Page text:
Reimagining History – Counterfactual Risk Analysis

Just under ten years ago, as the global financial crisis was unfolding, the book The Black Swan emerged as the most quoted critique of the financial modeling for rare events. The author, Nassim Taleb — the poster boy of sceptics — asserted that these could not be imagined, let alone predicted. Over the past decade, whenever an unmodeled catastrophe has occurred, such as the magnitude 9 earthquake and tsunami that struck Tohoku, Japan on March 11, 2011, catastrophe risk modelers have been reminded of these elusive “black swans”.

Ever since the publication of The Black Swan, I have challenged myself to develop a framework within which such events might be imagined. The solution lies in reimagining history. Since Copernicus, we no longer perceive the Earth as being specially located in the universe. Yet, the anthropocentric viewpoint has maintained that the historical past is somehow special, rather than being just one realization of what might have happened. Most events have either happened before, almost happened before, or might have happened before.

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Europe Severe Convective Storm: Hail on the Agenda

When a hail event lasting just minutes hit southern Germany on July 28, 2013, it generated a US$3.9 billion insured loss. Some 80,000 buildings and tens of thousands of automobiles were damaged — many severely. Such a high hail loss was unprecedented in Europe. It was this event that represented the wake-up call for the insurance and reinsurance industry to think harder about the risk due to severe convective storms.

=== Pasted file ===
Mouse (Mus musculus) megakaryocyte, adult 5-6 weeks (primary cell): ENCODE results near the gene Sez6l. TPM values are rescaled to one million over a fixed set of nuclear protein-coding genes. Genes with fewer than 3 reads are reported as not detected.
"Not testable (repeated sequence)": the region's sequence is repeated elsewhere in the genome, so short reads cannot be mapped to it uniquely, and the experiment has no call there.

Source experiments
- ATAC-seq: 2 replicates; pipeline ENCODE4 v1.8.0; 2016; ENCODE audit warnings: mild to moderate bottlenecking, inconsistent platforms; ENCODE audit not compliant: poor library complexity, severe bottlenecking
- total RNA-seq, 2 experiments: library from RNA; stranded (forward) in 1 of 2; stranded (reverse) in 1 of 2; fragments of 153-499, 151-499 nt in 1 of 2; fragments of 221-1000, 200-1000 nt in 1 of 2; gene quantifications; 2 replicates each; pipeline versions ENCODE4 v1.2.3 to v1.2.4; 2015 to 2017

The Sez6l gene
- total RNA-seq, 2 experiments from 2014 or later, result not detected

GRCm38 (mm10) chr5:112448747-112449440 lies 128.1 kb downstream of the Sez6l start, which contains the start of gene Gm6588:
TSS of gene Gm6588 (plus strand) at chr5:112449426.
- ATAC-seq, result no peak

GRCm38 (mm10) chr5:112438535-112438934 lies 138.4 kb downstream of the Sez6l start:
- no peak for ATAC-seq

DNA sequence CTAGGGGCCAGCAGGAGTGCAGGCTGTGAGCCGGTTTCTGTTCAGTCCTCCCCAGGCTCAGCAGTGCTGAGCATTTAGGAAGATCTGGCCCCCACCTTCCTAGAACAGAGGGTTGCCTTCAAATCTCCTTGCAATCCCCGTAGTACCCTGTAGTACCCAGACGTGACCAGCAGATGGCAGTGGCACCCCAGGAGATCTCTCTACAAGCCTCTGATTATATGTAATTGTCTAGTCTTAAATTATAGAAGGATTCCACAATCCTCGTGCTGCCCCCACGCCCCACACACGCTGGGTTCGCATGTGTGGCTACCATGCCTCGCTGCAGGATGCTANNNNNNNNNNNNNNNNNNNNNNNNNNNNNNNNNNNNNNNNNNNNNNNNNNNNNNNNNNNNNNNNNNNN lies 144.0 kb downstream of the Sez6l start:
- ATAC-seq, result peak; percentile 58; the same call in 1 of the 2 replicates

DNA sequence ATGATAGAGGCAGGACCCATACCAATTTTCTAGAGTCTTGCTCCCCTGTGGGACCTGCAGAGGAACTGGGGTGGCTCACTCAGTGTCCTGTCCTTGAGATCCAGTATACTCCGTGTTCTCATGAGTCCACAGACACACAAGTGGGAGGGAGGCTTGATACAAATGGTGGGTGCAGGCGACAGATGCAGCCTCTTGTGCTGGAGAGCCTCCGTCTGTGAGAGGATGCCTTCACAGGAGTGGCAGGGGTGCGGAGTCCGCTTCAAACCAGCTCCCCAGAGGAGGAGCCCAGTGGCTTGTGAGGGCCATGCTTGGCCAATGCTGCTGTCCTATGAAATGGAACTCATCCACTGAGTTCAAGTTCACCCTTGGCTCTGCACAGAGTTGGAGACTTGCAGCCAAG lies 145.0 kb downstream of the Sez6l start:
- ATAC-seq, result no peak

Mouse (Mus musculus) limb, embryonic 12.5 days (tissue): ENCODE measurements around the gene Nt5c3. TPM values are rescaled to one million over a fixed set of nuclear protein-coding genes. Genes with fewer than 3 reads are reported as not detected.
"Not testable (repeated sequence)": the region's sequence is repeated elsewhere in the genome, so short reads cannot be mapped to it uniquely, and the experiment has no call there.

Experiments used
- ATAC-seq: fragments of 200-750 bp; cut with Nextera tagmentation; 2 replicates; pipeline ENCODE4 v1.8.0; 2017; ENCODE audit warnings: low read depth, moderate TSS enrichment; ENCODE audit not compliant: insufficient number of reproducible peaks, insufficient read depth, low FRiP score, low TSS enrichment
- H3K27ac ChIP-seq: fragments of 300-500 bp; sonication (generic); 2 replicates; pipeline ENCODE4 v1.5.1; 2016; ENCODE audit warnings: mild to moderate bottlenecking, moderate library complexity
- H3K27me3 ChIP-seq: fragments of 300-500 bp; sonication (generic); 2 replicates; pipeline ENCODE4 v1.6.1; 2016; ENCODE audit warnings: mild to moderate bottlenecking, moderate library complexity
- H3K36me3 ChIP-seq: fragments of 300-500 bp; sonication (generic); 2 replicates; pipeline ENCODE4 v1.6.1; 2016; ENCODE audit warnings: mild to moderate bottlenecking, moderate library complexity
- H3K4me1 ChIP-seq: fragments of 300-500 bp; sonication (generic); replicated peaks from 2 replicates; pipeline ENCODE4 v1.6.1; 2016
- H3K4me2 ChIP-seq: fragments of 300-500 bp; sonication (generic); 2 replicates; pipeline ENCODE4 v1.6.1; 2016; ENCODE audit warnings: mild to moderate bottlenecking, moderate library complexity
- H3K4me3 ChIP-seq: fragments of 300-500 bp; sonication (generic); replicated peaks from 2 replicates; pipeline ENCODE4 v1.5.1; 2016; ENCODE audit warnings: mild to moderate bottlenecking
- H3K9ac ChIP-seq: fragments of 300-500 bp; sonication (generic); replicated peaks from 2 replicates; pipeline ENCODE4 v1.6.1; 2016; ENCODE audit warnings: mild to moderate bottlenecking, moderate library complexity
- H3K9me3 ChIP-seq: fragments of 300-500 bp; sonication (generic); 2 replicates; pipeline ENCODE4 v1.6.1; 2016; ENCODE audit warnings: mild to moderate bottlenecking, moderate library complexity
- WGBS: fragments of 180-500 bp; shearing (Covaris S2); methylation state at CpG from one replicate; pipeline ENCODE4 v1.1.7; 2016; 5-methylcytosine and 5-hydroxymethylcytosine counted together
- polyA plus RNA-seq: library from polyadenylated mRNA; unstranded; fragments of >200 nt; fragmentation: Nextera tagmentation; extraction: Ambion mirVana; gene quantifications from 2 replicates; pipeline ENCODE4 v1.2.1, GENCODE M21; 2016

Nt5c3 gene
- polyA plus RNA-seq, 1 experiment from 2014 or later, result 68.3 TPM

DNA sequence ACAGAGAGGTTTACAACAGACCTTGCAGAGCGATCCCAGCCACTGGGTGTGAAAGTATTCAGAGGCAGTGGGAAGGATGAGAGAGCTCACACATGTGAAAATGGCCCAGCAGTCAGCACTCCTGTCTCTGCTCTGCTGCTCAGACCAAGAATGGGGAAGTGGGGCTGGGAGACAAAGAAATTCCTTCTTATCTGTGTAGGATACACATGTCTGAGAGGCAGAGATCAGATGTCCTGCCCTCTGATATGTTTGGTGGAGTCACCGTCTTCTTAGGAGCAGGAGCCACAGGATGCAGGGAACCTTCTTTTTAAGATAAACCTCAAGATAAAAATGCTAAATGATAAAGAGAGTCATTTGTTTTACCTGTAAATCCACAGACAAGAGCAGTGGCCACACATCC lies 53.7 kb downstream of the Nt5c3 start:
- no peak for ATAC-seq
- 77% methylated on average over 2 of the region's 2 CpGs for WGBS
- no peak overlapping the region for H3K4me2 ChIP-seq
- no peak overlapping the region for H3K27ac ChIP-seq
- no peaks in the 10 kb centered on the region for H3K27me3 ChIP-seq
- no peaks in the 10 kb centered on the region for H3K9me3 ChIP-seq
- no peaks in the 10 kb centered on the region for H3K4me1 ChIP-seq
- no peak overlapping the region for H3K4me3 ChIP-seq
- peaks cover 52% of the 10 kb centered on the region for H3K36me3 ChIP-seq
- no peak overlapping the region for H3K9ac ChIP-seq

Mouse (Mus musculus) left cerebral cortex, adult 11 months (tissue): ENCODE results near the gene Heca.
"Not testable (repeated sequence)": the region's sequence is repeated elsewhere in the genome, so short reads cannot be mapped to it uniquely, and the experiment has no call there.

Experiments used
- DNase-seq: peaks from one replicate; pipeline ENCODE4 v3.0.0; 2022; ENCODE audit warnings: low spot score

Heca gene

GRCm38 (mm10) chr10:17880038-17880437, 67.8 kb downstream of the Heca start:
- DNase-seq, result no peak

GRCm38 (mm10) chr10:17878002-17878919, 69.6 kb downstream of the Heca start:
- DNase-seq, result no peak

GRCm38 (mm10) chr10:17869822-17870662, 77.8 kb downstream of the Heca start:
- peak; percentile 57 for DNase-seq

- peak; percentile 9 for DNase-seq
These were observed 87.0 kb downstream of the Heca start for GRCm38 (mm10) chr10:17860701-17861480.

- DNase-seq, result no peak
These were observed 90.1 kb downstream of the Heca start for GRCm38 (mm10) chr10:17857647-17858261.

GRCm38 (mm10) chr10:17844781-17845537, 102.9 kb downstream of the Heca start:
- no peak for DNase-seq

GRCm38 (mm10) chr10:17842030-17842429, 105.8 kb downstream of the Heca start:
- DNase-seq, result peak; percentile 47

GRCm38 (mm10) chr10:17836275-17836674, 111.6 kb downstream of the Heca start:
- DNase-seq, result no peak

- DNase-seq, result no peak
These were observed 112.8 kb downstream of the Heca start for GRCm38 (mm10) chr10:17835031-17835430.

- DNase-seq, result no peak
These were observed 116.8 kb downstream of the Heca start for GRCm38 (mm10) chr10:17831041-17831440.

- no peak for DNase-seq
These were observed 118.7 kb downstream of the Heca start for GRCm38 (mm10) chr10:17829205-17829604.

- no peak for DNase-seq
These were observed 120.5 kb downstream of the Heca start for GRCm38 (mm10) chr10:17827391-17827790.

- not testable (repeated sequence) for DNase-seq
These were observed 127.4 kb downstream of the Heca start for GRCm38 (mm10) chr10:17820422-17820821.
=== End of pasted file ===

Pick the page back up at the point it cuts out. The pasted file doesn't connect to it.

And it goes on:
I had the privilege to lead my team of seven modelers from RMS as we attended the ninth European Conference on Severe Storms (ECSS) which took place between September 18-22 this year in Pula, Croatia. This biannual conference sees hundreds of scientists predominantly from Europe and the U.S. but also from other parts of the world. Hail was prominent on the event agenda among the scientific community, and with rising interest in hail damage there is now also a considerable participation from the reinsurance industry. Munich Re is the main sponsor of the conference.

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California Wildfires: Latest Loss Estimates

Kevin Van Leer, senior product manager – Model Product Management, RMS

20:00 UTC Tuesday, October 17